A biography in comic strip form, a perfect blend of genres
As I said in my previous post, sometimes it’s good to get out of your reading comfort zone and to read something that’s not in the genres you usually favour. And I suggested trying graphic novels if that’s not something that’s on your bookshelf. I also mentioned comics author Henry Chamberlain and his blog.
I was reminded of the power pictures have to tell stories with few or no words when I discovered Henry Chamberlain’s Comics Grinder blog. Henry is a cartoonist whose blog is a richly stocked shop window and showcase for all sorts of comics, graphic novels and cartoons and their creators, as well as associated movies and conferences.
For all writers, whether it be of fiction or non-fiction, the construction and pacing of content is crucial to the finished work’s effectiveness and appeal. But for the graphic writer it’s crucial. A whole scene, or indeed a chapter, might have to be contained in a single picture. But this constraint can work in the graphic form’s favour as it gives it immediacy.
And perhaps that’s why Henry’s idea of writing a biography in cartoon form is such a good one. A huge amount of detail can be told economically and powerfully.
Henry Chamberlain’s book about the life and work of American science-fiction writer, George Clayton Jones, someone it’s obvious he admires, is coming out in serial form–– very appropriate for the genre and the subject. And Part One of George’s Run is out now.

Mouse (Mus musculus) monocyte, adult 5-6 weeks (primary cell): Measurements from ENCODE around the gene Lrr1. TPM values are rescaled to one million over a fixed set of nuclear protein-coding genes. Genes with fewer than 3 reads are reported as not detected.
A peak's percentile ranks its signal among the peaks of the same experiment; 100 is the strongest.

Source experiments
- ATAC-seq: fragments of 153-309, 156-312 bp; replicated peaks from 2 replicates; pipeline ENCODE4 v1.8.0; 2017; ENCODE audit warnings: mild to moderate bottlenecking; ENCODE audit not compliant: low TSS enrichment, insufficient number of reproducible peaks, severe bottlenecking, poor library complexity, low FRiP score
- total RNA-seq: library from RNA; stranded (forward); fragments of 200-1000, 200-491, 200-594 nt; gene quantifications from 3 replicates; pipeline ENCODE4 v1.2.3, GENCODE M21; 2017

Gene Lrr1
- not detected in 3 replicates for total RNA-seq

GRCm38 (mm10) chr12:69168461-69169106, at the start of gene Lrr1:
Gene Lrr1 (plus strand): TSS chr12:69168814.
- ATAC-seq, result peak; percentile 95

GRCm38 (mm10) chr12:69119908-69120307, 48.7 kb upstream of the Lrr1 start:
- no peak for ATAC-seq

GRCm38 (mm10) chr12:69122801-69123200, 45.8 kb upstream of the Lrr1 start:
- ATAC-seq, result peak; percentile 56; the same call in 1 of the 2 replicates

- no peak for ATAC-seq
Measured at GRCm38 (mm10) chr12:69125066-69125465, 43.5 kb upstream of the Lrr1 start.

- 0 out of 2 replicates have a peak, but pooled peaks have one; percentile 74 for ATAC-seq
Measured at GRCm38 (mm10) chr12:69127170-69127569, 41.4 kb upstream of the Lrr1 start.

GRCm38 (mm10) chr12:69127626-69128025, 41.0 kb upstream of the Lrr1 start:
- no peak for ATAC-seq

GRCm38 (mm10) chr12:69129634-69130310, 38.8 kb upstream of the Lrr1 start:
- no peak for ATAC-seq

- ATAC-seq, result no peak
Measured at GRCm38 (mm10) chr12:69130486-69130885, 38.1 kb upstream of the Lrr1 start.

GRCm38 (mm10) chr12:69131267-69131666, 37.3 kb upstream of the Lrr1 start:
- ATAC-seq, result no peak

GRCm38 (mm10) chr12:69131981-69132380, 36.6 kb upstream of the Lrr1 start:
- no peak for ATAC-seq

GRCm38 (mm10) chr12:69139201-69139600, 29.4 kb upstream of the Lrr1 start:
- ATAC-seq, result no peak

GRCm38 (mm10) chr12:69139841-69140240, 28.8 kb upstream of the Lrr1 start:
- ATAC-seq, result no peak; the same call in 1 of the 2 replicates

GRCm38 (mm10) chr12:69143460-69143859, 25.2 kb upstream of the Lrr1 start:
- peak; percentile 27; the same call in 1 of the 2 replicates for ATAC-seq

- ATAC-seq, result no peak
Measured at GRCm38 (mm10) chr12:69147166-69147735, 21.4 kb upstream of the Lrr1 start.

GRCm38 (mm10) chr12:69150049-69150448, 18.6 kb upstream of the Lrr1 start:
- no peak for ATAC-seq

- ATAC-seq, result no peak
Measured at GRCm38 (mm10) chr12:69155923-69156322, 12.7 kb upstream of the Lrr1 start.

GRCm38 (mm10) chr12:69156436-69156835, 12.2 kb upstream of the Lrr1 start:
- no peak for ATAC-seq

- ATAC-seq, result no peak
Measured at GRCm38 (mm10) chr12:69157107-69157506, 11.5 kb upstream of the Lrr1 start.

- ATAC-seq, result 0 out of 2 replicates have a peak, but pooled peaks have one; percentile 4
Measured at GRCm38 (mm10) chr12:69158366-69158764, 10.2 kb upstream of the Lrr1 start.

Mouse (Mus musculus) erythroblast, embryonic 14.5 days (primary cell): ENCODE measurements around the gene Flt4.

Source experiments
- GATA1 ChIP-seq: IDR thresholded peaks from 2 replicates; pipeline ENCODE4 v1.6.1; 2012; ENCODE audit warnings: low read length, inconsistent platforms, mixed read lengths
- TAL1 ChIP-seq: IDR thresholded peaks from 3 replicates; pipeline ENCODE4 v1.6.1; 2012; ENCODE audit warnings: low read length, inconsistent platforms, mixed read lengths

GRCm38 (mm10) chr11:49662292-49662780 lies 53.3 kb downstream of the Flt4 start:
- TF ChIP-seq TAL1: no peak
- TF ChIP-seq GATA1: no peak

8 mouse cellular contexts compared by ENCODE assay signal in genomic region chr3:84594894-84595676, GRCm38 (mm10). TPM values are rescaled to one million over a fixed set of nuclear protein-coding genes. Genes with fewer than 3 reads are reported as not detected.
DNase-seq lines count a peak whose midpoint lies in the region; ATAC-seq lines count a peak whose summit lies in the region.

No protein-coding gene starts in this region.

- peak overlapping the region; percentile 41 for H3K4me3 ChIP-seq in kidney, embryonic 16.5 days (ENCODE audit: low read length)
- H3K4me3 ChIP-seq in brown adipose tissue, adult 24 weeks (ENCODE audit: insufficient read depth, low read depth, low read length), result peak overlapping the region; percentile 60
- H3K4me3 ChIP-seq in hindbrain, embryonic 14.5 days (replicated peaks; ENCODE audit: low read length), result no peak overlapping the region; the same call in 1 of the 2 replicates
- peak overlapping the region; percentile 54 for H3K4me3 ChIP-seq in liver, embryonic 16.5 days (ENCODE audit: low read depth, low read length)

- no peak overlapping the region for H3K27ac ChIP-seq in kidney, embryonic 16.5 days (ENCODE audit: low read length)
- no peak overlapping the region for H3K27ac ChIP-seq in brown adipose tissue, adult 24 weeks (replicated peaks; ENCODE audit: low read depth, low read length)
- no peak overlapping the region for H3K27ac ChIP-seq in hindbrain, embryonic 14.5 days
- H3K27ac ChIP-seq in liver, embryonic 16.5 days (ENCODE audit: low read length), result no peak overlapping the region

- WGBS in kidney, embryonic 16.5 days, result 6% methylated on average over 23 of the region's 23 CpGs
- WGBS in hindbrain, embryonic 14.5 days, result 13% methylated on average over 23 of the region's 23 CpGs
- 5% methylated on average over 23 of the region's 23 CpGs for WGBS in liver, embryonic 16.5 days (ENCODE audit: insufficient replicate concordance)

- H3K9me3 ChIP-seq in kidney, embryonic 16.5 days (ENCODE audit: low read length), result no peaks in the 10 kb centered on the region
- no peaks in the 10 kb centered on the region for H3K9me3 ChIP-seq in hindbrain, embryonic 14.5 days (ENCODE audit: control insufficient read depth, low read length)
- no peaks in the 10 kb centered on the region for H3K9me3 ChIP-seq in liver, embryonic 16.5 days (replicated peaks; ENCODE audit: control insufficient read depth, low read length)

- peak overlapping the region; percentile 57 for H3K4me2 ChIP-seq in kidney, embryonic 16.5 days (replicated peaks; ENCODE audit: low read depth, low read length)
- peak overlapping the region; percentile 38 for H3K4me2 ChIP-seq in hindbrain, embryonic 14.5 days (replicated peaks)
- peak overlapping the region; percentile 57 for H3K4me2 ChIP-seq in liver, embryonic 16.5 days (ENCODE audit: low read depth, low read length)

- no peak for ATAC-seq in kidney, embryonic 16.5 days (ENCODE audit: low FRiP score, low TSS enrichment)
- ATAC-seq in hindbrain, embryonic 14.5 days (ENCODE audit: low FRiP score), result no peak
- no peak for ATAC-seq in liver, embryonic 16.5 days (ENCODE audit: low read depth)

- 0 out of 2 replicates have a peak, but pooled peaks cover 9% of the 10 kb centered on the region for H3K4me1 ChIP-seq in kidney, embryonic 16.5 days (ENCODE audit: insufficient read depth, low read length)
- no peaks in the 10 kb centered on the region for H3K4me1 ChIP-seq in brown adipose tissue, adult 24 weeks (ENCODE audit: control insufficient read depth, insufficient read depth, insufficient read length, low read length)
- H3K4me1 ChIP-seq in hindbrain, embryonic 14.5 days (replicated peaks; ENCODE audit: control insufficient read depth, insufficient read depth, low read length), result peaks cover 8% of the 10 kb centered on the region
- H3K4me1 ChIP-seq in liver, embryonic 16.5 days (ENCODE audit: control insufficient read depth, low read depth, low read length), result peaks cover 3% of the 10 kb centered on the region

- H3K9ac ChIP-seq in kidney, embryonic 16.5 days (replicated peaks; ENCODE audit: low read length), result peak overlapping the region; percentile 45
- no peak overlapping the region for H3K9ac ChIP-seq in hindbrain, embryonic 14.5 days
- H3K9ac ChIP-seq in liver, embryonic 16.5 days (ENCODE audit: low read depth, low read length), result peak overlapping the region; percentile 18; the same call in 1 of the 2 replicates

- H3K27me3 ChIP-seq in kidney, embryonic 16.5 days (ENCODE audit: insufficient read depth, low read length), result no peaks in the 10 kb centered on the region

Sadly Johnson passed away shortly after the publication of the first instalment but Henry’s work promises to be a fitting tribute to the man.
George Clayton Jones born in 1929, was part of the pop and counter-culture world of the 1960s. He wrote for the TV sci-fi series The Twilight Zone, a scary and fascinating series I remember from the black and white days of my youth and from long before the X-Files were even a twinkle in television’s eye. Jones also wrote the first ever episode of Star Trek–– legacy enough when you think how that series developed. And as well as that he was a co-writer of the original Ocean’s Eleven on which the much later movie is based. But for true sci-fi fans his greatest achievement is probably as co- author of the cult classic Logan’s Run.
This first part then of George’s Run is based on a face-to-face interview Henry carried out with George and is an introduction to the man and his work and how he grew up in a time of all sorts of possibilities and imaginings and was influenced by the radio and the movies, the new media of the time.
The pictures are charming and expressive and Chamberlain succeeds in having them do that picture tells a thousand words thing. It’s a great start to the full biography of an interesting and, yes, groundbreaking writer. It also seems particularly apt to tell this life story in graphic form. Perhaps more biographies could or should be done in this way.
Henry also has a collection of his best comics stories available in his book A Night at the Sorrento and Other Stories.